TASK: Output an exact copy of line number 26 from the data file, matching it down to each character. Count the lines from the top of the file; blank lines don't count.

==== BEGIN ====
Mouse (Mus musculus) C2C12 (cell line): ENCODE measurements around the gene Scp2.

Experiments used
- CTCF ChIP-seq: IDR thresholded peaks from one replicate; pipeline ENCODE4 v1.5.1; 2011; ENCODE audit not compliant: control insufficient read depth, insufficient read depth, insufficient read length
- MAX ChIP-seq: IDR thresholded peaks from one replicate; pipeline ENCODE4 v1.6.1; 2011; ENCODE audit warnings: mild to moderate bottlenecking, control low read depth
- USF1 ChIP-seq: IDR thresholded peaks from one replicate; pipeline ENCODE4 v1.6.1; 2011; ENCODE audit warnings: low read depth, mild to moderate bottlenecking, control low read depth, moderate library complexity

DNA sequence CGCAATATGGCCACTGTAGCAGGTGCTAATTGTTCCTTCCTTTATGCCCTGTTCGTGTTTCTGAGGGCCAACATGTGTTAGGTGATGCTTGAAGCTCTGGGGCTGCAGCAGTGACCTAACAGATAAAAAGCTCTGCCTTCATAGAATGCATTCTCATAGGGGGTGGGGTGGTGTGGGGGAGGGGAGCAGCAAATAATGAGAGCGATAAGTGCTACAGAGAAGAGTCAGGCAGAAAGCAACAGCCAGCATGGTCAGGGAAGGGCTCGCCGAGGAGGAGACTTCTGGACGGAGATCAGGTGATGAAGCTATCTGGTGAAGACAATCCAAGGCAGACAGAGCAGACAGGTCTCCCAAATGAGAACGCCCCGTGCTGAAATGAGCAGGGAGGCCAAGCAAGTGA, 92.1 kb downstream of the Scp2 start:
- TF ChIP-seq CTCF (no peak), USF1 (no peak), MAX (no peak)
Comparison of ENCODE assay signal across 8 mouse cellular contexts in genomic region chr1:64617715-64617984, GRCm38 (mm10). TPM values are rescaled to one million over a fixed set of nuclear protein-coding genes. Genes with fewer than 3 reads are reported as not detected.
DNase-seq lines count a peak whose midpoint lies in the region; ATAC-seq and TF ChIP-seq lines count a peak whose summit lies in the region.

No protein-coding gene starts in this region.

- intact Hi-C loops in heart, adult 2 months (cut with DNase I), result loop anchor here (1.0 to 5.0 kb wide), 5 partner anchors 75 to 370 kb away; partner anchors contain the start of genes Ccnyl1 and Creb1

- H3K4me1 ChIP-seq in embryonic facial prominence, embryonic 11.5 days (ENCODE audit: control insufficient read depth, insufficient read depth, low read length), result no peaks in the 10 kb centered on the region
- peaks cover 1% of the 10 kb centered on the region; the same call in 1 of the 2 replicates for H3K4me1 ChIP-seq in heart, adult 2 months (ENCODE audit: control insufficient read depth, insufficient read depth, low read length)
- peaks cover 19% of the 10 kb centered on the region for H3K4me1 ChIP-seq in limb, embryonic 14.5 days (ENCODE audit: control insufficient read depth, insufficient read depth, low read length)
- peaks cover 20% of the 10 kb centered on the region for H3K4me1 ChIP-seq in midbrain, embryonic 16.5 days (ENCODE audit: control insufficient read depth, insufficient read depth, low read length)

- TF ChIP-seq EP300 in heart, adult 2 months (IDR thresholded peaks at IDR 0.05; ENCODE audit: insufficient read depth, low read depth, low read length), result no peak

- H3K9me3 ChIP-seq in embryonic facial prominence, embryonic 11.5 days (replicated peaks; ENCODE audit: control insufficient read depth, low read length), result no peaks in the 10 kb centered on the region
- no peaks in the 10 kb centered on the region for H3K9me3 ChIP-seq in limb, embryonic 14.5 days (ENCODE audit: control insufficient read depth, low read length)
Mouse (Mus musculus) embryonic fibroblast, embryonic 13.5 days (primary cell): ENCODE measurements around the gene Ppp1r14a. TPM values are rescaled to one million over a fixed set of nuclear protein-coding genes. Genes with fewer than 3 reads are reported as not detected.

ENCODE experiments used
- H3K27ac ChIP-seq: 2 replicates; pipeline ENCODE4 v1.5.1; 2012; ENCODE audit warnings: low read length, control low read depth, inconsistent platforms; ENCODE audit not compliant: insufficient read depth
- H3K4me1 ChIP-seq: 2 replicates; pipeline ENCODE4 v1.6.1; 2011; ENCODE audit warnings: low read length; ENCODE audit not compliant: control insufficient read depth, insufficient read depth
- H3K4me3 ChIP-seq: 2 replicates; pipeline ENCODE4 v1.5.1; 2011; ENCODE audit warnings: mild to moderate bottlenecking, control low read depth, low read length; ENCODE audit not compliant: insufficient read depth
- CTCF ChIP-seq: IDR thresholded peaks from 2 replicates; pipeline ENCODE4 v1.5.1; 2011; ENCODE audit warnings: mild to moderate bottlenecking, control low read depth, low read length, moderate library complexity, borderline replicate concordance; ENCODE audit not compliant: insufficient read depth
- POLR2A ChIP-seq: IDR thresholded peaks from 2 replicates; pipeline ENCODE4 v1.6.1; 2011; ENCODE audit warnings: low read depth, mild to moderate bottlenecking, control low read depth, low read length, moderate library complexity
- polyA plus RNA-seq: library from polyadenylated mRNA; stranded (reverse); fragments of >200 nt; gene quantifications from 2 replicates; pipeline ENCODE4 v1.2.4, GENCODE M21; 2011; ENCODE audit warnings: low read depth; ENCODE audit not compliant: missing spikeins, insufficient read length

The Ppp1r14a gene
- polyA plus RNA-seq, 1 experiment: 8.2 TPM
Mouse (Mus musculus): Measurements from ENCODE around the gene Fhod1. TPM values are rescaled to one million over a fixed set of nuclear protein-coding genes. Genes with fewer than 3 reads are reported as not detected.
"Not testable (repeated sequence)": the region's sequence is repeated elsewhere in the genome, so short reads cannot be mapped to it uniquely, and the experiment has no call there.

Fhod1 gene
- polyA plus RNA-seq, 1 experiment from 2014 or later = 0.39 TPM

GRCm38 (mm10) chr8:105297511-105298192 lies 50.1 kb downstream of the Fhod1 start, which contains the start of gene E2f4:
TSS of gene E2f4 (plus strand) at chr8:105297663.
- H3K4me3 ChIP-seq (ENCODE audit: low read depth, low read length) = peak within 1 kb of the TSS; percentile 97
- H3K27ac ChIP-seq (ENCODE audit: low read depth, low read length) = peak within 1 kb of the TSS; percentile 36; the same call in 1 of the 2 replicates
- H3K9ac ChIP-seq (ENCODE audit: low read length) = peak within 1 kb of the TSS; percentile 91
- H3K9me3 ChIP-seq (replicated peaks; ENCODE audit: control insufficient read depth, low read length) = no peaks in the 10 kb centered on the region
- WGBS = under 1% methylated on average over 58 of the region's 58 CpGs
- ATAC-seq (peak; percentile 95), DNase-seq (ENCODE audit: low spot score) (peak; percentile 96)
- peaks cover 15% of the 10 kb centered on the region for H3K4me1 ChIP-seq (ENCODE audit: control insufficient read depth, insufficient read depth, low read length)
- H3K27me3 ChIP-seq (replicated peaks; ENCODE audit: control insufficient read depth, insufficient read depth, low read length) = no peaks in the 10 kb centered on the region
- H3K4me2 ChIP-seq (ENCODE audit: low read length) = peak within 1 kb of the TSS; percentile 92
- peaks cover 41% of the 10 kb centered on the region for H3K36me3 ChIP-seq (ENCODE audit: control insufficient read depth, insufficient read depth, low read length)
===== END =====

- polyA plus RNA-seq: library from polyadenylated mRNA; stranded (reverse); fragments of >200 nt; gene quantifications from 2 replicates; pipeline ENCODE4 v1.2.4, GENCODE M21; 2011; ENCODE audit warnings: low read depth; ENCODE audit not compliant: missing spikeins, insufficient read length